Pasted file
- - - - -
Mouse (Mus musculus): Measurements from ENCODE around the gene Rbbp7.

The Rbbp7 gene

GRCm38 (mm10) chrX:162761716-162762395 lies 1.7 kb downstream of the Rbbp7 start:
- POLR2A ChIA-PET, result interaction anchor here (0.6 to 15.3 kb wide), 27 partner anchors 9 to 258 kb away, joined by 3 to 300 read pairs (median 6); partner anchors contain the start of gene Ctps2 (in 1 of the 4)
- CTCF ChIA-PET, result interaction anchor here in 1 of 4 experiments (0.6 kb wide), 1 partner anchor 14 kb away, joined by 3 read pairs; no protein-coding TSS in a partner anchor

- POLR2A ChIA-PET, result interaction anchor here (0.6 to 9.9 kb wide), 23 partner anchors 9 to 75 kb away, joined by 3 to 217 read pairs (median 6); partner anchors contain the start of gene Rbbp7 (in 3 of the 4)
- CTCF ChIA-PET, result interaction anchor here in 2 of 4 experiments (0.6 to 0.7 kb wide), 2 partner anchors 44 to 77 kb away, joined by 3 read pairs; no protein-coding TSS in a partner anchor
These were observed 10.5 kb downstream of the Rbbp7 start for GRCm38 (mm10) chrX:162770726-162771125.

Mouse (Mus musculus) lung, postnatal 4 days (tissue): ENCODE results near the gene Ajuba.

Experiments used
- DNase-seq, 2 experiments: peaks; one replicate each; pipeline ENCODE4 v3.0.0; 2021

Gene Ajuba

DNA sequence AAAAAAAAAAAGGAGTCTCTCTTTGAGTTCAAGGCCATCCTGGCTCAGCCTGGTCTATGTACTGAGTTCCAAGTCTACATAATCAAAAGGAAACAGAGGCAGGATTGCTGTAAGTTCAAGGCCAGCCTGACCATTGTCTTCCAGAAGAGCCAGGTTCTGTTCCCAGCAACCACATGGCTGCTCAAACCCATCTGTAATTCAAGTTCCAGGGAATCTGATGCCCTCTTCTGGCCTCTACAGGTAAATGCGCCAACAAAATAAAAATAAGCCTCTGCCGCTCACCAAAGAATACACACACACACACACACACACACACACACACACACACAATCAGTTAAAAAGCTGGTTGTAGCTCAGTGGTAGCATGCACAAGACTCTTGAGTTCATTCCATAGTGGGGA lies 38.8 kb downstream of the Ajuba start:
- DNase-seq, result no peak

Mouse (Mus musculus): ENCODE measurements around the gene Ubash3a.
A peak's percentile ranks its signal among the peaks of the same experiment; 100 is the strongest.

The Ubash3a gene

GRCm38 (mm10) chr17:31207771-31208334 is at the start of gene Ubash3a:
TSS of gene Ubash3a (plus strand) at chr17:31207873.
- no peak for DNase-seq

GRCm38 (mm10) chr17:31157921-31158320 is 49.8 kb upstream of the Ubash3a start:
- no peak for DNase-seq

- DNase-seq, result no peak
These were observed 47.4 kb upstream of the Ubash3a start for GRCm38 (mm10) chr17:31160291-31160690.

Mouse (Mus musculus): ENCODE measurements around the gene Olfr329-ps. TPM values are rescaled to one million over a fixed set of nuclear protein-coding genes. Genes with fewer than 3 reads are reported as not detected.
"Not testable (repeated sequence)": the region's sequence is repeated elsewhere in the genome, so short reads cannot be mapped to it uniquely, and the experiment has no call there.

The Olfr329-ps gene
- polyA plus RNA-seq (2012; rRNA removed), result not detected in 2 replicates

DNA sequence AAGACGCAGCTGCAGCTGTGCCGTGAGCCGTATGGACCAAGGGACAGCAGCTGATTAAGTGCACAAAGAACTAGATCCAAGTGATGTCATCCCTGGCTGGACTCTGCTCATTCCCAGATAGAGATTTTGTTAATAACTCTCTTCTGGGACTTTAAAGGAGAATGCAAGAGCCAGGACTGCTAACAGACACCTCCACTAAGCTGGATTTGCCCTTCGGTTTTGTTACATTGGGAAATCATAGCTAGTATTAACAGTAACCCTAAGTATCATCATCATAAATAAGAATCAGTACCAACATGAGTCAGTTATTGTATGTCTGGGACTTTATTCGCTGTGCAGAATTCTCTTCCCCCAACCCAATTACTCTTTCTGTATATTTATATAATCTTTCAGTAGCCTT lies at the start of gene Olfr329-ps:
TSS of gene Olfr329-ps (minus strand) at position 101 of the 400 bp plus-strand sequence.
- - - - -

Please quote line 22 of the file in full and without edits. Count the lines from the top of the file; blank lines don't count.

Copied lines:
- no peak for DNase-seq